I came to London on the 11th of December 2008 with the BA48 flight from Seattle. The flight landed at around noon, and within another 30 min I was out of the airport with the baggage and the immigration cleared. It was such a breeze. I was carrying a big backpack and small carry-on, all laden with souvenir, chocolates and perfumes, I was taking to my folks in India. I booked a bed at Astor Hyde Park hostel at the heart of the city. It was near Hyde Park with famous A-list addresses, and next to Natural History museum, a string of embassies and Imperial college of London, and just 400m from Gloucester road underground station that connects with Heathrow and other parts of the city.
Unlike a hotel, here you share the room with 5 other people - both boys and girls. The first three days I had roomies as a Singapore couple, an European girl and guys from US and Hong Kong. The last day, my roomies were guys from Italy, Mexico and Germany. If you think 6 is too much for a room with a bathroom, wait till I tell you about my Netherlands experience, rooming with 18 other people and a bathroom shared between 2 such rooms! The hostels are mainly made for backpackers under 35, but more preferably students in their undergrad, and typically bursts with life (and of course there are a lot of hot chicks out there).
Among the hostels I researched, this hostel received the highest ratings and deservingly so. The room and bathrooms were relatively clean, the food was good, it was well accessible to public transportation and the place secure, and that is what you pretty much need.
For those of you who have not stayed in such youth hostels, here is some info:
Similarities to a hotel:
- You get Wi-Fi Internet access, a sumptuous breakfast (with a lot more variety), a reception like central place to control access inside (unlike a motel), a laundry service, a public refrigerator and access to iron box.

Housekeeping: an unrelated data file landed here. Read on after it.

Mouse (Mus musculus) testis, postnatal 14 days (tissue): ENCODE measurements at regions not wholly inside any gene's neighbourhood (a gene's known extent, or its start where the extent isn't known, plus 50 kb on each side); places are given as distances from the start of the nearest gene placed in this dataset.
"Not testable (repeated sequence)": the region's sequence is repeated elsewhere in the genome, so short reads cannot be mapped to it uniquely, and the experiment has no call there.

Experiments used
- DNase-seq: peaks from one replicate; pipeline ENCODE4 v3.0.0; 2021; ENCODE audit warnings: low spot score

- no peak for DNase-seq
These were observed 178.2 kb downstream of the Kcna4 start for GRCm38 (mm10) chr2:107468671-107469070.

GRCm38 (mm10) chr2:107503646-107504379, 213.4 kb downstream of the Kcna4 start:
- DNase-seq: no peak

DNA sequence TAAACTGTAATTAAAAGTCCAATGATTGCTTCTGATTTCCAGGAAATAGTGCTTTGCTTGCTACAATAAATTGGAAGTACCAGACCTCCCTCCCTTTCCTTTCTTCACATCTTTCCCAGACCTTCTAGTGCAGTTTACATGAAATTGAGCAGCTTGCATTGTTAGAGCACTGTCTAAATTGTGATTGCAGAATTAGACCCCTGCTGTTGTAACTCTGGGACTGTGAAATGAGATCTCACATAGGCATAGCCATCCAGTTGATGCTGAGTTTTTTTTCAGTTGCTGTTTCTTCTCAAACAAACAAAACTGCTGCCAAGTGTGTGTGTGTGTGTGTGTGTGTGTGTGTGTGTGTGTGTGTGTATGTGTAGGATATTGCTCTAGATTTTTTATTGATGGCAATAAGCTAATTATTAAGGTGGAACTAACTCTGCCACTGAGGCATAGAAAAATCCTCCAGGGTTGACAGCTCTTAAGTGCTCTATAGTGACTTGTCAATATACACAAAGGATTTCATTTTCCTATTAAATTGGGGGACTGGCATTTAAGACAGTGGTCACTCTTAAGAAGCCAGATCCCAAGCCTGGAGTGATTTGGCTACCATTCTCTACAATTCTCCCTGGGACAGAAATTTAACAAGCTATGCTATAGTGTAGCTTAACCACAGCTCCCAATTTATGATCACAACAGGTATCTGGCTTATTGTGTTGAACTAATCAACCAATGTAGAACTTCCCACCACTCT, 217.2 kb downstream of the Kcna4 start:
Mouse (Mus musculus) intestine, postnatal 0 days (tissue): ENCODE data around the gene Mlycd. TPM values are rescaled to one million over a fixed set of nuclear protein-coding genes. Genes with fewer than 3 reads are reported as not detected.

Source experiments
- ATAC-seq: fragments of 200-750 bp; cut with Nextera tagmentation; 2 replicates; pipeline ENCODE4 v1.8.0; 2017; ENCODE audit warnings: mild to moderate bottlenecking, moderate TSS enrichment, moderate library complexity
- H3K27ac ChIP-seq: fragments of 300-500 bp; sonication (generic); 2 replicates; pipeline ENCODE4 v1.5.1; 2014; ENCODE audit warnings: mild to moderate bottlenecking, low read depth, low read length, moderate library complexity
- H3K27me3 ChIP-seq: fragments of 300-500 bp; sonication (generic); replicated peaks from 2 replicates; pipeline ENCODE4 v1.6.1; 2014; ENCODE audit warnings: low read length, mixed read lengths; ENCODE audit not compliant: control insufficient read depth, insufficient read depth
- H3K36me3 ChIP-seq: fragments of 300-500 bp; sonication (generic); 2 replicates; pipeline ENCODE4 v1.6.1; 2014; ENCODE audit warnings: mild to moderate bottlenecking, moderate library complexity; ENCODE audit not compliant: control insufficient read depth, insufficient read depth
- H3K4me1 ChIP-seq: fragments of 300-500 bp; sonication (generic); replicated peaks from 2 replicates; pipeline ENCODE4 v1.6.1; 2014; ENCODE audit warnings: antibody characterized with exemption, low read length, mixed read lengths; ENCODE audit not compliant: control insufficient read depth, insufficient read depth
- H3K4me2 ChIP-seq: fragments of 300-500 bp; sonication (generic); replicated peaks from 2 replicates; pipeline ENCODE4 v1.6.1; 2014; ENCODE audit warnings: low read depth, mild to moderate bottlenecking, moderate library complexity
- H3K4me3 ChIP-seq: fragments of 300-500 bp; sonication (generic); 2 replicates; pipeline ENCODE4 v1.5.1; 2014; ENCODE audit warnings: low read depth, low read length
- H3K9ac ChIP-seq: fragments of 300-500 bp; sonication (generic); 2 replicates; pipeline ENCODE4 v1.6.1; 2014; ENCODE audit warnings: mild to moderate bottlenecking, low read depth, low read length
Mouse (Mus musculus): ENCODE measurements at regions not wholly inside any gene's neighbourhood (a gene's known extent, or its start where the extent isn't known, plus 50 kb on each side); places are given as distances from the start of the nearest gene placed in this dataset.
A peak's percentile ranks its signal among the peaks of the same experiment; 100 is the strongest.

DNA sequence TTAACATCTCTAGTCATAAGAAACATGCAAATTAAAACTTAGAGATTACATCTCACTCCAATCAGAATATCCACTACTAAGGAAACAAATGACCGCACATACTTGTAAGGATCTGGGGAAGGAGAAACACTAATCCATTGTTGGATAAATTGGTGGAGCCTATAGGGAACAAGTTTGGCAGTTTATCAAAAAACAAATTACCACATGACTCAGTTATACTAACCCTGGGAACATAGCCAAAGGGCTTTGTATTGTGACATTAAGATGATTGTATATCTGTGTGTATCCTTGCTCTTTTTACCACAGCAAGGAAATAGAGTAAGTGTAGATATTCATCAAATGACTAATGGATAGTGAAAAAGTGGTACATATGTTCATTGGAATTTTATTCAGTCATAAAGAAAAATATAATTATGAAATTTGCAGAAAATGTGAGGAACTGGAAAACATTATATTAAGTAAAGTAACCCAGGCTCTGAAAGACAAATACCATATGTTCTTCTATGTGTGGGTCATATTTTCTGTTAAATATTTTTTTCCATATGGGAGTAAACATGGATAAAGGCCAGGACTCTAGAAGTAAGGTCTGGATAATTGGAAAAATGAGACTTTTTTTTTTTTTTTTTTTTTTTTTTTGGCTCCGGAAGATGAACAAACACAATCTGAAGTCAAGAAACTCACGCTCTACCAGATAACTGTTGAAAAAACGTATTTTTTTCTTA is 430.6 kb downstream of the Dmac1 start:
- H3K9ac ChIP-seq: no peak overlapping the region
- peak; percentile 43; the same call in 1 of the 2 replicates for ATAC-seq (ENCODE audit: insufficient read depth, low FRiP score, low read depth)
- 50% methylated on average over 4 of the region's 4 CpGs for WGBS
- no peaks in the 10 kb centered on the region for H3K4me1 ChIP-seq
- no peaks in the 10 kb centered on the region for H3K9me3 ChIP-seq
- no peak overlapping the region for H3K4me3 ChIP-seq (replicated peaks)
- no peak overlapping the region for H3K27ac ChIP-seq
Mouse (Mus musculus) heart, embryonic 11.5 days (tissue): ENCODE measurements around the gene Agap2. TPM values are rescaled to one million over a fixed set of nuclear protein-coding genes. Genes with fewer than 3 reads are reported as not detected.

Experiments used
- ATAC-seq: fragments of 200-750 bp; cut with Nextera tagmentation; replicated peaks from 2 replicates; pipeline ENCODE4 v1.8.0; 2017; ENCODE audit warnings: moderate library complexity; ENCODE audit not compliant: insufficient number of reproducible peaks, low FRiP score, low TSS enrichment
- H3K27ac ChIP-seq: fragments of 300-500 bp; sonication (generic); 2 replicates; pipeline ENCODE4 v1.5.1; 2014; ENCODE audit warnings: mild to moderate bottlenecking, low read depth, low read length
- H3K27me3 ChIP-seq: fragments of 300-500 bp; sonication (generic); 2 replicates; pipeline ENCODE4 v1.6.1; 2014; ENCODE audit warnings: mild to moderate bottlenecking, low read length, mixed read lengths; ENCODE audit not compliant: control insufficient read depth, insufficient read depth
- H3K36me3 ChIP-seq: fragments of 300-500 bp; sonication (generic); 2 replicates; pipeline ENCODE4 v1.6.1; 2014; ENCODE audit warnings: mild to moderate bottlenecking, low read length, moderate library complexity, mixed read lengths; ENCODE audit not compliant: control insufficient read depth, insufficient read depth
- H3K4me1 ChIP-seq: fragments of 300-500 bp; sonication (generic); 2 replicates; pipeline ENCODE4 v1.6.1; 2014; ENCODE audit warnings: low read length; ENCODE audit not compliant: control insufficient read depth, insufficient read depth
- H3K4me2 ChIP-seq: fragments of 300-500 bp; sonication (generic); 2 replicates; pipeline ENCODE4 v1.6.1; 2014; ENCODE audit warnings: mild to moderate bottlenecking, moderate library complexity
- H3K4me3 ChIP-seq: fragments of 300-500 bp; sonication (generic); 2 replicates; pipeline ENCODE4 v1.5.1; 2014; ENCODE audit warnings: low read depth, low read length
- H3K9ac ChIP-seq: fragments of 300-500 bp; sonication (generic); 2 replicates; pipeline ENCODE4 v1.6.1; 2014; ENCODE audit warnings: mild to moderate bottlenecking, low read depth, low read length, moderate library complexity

+ Hostels come with a kitchen and you can cook food, and save money on eating out. Though this time I didnt make use of this, the previous time when I visited Netherlands in 2005, I cooked during most of my stay for 8 days. I carried rice, yogurt, pickles, rotis, etc and that was more than enough to cook decent food to supplement the morning breakfast there.
+ It is very cheap. A good hotel in central London costs minimum of 60-80 pounds and near the Hyde park it is typically more than 150/day. I paid 65 pounds for the entire trip (4 days)
+ It has incredible diversity. Almost everybody who comes to such hostlers are either moving on to other places or coming after touring other places, so you get to meet people who travel a lot. This allows you to see a wider portion of the world through them.
+ Youth hostels are readily accessible to public transportation, since it is for people who won't afford cars.
- You get to share the room, and in many cases members of opposite sex. It is not for all people. You won't have too much privacy, sleep might get disturbed as people keep coming in and out of the room and have to put up with a limited space and need to be careful of your belongings.